How Sweet It Is… (Malt)

“We did not domesticate wheat; wheat domesticated us.”
-Yuval Noah Harari

If water is the life-blood of a brew, grain is the backbone. It provides the necessary raw materials for yeast to turn water into beer. Unlike some of the other essential elements to the brew process, most of the affects of malt are surprisingly easy to detect, even aside from the sweetness they produce. The types of grain used provide color, flavor, even alcohol content (just to name a few.) The determining factor comes down to the grain bill, or the variations and quantities of malt used.

“Malt” (or “malting”) is technically a process, not a grain. It is the way grain becomes suitable for fermentation, through an arduous system of steeping, germinating, and then drying. “Malt”, therefore, refers to grain post-process.

It is also important to note that many types of grain may be used and certainly have a big impact on the outcome. Wheat, for instance, is going to produce a much different type of flavor than a beer brewed with Rye. The most common grain used, however, is Barley due to both availability and functionality.

When creating a grain bill for a recipe, you start with Base Malts. These are pretty well exactly how they sound- a mixture of (usually) different varieties of malt that offer food for the yeast. That is their main priority and they do it well. Sometimes, they offer slight hints of flavors such as honey or bread but, otherwise, tend to keep to their assigned task. The more base malts used, the more “food” for the yeast, and the higher the alcohol content.

Once these have been determined, other varieties of malt are added. These tend to lend more to flavor and aroma than base malts. These varieties can be categorized into Pale/Light Malts, Caramel, and Roasted/Dark Malts. The categories are named for their levels of  “malted” product. The Pale is only lightly roasted while the Dark is deeply roasted and the sugars in Caramel Malts have been caramelized. These create a spectrum of colors and flavors ranging from very light to very dark and very sweet to very toasted, respectively.

Other materials, such a corn, oats, or rice, may be used as well. These are referred to as “adjuncts” and are used primarily to adjust body and head of a beer.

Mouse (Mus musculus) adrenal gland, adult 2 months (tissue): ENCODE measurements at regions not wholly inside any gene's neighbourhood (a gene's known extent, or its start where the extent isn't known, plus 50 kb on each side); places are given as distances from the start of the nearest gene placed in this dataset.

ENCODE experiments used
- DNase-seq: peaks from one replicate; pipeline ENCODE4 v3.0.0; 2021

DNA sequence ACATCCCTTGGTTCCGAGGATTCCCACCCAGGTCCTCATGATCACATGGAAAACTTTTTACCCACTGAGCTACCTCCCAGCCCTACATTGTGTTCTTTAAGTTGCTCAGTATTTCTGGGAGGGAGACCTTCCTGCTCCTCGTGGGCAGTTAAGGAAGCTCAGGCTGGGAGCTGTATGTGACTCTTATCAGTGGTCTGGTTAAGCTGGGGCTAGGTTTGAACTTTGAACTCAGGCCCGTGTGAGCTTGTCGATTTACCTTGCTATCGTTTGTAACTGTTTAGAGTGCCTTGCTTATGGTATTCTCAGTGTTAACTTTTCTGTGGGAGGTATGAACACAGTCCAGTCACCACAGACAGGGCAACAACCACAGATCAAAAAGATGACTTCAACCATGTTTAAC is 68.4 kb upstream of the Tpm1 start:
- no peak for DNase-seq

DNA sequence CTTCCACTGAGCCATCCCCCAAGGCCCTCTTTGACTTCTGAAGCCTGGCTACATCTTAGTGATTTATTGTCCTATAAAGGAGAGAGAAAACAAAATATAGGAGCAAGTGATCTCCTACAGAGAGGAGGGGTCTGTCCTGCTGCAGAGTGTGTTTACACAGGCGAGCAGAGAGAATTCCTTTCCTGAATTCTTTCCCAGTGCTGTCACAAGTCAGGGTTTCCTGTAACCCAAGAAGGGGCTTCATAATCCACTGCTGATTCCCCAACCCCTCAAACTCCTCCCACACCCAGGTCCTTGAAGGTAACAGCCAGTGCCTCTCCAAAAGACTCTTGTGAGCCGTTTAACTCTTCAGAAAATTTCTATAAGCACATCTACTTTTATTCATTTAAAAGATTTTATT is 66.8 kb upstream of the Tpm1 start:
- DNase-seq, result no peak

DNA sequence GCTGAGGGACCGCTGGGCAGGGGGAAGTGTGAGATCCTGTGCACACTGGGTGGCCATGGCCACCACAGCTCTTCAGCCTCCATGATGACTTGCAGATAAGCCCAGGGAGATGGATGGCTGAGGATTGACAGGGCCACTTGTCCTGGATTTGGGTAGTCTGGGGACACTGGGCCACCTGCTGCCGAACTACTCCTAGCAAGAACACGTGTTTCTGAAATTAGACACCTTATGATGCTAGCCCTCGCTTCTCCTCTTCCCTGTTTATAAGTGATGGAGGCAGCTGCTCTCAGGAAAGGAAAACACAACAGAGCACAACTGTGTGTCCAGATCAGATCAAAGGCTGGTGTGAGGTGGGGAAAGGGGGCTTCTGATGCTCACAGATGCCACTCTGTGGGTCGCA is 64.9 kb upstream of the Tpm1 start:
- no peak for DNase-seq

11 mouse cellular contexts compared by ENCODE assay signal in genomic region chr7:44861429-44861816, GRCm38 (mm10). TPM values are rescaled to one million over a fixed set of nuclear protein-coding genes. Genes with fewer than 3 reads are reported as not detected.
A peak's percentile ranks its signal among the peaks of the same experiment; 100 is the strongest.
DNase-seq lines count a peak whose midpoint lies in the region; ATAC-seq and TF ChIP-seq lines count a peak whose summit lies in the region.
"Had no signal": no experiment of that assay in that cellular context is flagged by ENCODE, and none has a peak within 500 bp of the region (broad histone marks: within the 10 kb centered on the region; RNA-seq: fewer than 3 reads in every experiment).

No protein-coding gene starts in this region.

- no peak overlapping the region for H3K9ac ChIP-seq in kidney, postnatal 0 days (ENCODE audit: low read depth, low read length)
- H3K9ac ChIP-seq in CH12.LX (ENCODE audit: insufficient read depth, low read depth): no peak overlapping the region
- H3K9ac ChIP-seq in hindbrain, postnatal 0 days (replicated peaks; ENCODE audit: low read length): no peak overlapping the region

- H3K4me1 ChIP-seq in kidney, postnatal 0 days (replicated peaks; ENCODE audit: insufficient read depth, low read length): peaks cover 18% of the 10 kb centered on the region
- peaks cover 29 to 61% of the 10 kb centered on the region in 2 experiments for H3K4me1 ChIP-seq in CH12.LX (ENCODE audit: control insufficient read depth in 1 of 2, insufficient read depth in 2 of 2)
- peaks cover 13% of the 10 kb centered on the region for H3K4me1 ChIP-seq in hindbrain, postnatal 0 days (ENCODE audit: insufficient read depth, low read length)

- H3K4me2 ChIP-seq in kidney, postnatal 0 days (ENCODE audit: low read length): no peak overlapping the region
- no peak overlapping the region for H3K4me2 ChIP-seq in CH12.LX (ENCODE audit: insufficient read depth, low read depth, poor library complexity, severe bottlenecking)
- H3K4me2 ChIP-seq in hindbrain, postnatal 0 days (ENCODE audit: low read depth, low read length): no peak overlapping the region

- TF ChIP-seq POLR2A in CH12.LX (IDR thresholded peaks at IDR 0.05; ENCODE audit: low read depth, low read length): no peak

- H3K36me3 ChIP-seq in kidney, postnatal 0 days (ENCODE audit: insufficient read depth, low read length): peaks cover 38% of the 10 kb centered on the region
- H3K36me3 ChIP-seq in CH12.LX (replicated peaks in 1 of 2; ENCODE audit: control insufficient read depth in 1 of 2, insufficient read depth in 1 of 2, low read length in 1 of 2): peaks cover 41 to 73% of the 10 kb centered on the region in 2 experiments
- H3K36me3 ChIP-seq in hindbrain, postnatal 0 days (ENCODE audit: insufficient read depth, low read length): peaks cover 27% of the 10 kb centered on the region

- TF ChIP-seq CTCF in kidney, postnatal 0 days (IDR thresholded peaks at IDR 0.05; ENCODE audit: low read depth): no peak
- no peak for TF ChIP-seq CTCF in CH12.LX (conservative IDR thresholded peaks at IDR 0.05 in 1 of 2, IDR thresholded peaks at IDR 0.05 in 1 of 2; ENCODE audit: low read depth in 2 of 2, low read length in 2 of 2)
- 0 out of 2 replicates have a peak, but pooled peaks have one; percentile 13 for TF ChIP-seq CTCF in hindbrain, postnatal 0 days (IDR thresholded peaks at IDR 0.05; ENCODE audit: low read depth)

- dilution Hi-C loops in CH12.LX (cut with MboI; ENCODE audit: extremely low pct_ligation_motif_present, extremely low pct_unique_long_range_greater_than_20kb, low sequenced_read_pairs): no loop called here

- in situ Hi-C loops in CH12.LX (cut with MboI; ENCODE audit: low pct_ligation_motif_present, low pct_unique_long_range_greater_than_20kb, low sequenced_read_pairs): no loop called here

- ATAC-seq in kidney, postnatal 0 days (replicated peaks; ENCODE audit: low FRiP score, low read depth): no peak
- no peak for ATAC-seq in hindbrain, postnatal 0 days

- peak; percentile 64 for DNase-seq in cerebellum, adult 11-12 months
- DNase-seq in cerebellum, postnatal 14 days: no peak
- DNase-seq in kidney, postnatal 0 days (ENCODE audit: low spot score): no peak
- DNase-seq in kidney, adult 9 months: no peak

The Drink-Along: Boulevard’s Unfiltered Wheat

Unfiltered Wheat- Boulevard

As the name suggests, this is a wheat beer. This typically means that this style was brewed with primarily wheat grain. Using wheat instead of barley does impact the finished product. Wheat tends to have higher protein yields which, in turn, makes a longer-lasting, foamier head as well as impacts its mouthfeel (the way the body of the beer feels when you take a drink.) Using wheat also tends to give the beer a slight haze, which adds to the stability of the beer. Many brewers filter this out due to consumer appeal, although some are starting to leave it natural. Usually, a hazy beer is completely suitable to drink and, in this case, will add to the experience and understanding of the beer. This style is malty all the way through, from the sweet aroma to the bread-like flavor.

And if we change the grain bill up just a bit…

The Drink Along: Lazy Magnolia’s Southern Pecan

Southern Pecan- Lazy Magnolia

Southern Pecan is a Brown Ale, which is one of the original styles that brought me to the love of craft beer. In general, a Brown Ale has a much deeper flavor, especially when compared to a Wheat. The grain bill can include a multitude of different malts and has a lot of wiggle room. In general, though, some Amber malts are used, which gives a similar color to its name and some mild roastiness to the flavor. Chocolate malt is also used in varying quantities and, yes, it does provide a chocolate-like taste, although it won’t pass for liquid Godiva without some help. Other dark and roasted malts are added which, as you can imagine, give a roasted or toasted flavor and aroma. Some malts added may even give a Brown Ale a slight nuttiness- especially in this case, where whole pecans are added in and used just like grain.

As I’ve mentioned so many times before, the myriad of possibilities with beer is just about endless. Malt is one of the many examples of how a brewer can quickly turn into a mad scientist. It is quite enjoyable to see how changing just one element of the big picture can alter the end product so drastically- and even more enjoyable to taste it!

So here’s to the one bill no one minds paying.

Cheers.

 

 

 

 

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